A Conversation with Scottish Artist Steven Cox
Portrait courtesy of Steven Cox (c) 2023.

By Lucy Hasani,

This week, Galerie Perrie had the pleasure of interviewing one of our very own artists based in Scotland, Steven Cox. With his mixed media paintings, Steven Cox focuses on ways to examine materiality through vacillating between minimalism and expression. His bridging of technique, color and form highlights his desire to unearth new possibilities and stylistically traverse multiple cadences within his works. Galerie Perrie highlights this desire with his unique series of small scale paintings that distinguish themself from his previous work through elements of collage and text, further pushing the boundaries of materiality.About The Art…

GP:  What are some key elements of your new work that differs from previous paintings?

Steven: Galerie Perrie is presenting a unique series of small scale paintings that were all created during the 2020 pandemic. Lockdown provided me with an opportunity to slow down and contemplate, sparking a relentless desire to experiment with materials that are commonly sprinkled around my studio. These highly textured paintings are rather distinctive for they feature elements such as collage and text. If anything, I’d say these paintings are the precursors to what’s now occupying my ideas and movements.


GP: Do you hope that the viewer will make their own conclusions from looking at your paintings or do you have a message you intend to put across?

Steven: These paintings really need to be experienced in person. When viewed online they have the potential to appear flat, though they are actually rough and unevenly textured. Whilst these paintings can be interpreted subjectively, they exist as formal investigations into materiality that encompass a variety of mark making processes. (Note: Please contact Galerie Perrie to arrange a virtual walk through with the artist to view the artwork live).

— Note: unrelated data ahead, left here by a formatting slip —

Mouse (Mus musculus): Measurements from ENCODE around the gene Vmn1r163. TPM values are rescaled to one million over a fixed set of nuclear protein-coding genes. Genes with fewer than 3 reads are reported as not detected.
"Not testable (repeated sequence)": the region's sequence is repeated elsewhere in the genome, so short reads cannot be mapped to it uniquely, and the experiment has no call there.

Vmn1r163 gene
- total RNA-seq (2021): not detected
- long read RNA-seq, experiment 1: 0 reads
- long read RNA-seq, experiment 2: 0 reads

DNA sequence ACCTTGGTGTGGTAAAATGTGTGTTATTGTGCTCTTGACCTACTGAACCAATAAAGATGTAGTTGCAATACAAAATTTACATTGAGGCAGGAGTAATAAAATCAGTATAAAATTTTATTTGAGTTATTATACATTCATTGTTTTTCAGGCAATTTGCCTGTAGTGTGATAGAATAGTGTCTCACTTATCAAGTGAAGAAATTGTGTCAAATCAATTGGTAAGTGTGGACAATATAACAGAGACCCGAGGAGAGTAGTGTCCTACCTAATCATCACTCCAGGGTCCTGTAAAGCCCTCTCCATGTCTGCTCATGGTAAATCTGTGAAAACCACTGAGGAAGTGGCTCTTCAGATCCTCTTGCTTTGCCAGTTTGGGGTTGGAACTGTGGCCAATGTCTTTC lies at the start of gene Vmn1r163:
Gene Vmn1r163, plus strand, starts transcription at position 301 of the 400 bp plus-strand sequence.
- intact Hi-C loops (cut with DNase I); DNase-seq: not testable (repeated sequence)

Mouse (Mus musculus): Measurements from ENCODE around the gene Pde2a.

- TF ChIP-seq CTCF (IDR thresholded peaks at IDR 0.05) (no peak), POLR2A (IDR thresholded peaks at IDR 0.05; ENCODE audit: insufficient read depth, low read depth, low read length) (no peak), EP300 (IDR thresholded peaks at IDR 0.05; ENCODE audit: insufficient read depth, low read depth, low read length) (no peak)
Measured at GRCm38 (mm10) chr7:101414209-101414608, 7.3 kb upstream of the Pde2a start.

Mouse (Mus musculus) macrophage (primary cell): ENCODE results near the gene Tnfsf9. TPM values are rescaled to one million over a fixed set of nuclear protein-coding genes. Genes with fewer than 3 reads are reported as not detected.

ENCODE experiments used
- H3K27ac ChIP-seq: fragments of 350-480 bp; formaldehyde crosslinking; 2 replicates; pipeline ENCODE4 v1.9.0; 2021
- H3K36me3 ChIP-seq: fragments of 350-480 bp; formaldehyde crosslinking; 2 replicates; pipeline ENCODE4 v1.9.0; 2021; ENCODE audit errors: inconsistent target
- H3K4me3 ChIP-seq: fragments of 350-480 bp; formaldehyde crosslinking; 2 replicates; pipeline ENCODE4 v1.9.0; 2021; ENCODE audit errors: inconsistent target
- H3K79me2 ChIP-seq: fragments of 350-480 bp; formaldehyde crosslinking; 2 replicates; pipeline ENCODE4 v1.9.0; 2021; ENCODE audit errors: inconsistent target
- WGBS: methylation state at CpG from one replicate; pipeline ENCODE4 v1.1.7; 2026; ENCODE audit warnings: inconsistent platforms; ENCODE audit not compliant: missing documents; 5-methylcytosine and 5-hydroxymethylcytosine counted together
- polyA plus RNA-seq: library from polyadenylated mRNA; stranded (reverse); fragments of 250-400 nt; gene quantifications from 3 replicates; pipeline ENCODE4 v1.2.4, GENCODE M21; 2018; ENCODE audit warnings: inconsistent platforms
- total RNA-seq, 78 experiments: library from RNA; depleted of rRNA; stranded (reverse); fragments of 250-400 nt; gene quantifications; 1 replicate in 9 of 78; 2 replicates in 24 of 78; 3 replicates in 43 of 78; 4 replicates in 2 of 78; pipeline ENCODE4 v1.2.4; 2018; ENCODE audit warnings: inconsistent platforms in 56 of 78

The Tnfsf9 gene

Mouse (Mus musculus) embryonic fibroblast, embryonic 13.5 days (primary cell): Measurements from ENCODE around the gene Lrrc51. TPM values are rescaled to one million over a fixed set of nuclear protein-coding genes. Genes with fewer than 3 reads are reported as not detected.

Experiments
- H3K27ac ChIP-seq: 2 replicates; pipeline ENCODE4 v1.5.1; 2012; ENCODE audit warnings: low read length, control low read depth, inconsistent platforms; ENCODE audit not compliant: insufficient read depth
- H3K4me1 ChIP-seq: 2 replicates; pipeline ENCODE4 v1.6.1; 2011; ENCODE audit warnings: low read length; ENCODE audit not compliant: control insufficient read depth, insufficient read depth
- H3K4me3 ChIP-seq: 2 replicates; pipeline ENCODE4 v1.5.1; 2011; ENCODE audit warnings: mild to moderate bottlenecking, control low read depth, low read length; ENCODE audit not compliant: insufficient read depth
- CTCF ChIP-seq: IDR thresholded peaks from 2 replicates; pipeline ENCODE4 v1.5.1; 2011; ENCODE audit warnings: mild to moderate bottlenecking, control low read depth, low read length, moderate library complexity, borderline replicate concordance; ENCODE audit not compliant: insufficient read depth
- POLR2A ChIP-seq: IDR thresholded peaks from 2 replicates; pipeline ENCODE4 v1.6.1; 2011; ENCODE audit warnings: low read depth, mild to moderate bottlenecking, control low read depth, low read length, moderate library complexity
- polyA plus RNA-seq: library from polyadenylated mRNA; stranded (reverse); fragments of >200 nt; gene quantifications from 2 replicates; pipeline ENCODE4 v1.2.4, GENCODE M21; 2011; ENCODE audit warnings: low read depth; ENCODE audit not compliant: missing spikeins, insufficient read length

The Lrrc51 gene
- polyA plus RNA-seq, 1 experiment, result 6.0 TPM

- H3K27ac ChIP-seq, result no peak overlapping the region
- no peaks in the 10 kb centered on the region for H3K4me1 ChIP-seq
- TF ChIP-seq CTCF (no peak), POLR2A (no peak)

GP:If there is a message intended, do the processes/materials used help highlight this message?

Steven: Collectively, this series of small scale paintings are inspired by frottage, which is the process of obtaining a recording or impression of an uneven surface. I have always been interested in this process of making a visual recording of a texture, whether that be of the ground or a wall. In regards to this series of paintings, the final top layer of black oil paint functions in much the same way. It accentuates the peaks and irregularities of the painting’s surface. I find that these abstract paintings are rather introspective in the sense that they act like topographic recordings of their own making.


GP: How do you know when an artwork is finished?

Steven: I would consider a painting as nearing completion when I have left it untouched for an extended period of time. It is important to me that I consider the painting as having achieved an interesting autonomy. The pièce de résistance of each painting is the final layer of black oil paint that conceptually unifies the work.